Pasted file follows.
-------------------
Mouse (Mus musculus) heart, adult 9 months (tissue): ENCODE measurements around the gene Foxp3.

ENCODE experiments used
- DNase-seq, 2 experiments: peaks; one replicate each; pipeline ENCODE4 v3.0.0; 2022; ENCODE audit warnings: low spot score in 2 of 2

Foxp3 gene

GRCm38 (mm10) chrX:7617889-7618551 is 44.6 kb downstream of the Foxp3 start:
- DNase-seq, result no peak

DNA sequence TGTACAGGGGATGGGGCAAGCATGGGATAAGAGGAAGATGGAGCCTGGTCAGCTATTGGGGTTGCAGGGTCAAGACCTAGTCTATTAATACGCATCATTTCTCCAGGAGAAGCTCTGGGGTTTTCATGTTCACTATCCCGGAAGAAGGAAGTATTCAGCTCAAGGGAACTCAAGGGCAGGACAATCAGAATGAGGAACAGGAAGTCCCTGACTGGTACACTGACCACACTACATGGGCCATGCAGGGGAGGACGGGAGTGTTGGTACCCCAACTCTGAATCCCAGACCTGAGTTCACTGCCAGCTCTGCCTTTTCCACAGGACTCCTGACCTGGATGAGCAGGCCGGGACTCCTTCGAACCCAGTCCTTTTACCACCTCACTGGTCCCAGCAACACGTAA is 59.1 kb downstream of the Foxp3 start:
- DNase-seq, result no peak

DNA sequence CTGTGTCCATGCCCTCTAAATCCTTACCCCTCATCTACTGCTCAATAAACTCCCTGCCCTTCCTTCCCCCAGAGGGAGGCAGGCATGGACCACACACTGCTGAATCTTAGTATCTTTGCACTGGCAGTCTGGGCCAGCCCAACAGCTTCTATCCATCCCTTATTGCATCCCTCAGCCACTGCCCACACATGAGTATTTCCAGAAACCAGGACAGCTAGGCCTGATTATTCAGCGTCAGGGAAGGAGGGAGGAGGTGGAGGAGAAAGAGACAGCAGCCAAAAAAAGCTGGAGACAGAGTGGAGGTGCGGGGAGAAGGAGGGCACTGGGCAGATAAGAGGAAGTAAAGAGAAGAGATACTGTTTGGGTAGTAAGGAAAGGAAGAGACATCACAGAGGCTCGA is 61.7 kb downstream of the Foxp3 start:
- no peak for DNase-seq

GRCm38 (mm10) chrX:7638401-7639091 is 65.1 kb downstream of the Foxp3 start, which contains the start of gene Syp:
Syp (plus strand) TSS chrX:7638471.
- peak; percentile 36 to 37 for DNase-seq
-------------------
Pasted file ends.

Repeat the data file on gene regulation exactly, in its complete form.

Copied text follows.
Mouse (Mus musculus) heart, adult 9 months (tissue): ENCODE measurements around the gene Foxp3.

ENCODE experiments used
- DNase-seq, 2 experiments: peaks; one replicate each; pipeline ENCODE4 v3.0.0; 2022; ENCODE audit warnings: low spot score in 2 of 2

Foxp3 gene

GRCm38 (mm10) chrX:7617889-7618551 is 44.6 kb downstream of the Foxp3 start:
- DNase-seq, result no peak

DNA sequence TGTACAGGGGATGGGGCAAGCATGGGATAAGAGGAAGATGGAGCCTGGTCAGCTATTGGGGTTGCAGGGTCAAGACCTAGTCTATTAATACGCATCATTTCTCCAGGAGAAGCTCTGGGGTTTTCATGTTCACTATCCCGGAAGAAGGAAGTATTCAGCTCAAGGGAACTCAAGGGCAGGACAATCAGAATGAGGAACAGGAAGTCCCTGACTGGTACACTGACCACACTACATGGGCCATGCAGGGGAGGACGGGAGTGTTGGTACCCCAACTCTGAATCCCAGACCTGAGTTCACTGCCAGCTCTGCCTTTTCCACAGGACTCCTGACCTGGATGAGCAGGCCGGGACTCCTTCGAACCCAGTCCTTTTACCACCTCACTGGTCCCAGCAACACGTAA is 59.1 kb downstream of the Foxp3 start:
- DNase-seq, result no peak

DNA sequence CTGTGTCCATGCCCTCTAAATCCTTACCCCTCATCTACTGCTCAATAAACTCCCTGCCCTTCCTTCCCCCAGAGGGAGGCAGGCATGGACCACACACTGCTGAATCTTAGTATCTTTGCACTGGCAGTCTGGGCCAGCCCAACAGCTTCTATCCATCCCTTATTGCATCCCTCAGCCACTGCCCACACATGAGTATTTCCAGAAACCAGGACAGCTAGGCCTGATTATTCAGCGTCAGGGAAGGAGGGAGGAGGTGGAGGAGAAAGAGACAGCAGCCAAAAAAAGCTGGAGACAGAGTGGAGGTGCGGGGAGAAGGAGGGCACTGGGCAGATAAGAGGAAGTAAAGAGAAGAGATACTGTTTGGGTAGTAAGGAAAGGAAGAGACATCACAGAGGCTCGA is 61.7 kb downstream of the Foxp3 start:
- no peak for DNase-seq

GRCm38 (mm10) chrX:7638401-7639091 is 65.1 kb downstream of the Foxp3 start, which contains the start of gene Syp:
Syp (plus strand) TSS chrX:7638471.
- peak; percentile 36 to 37 for DNase-seq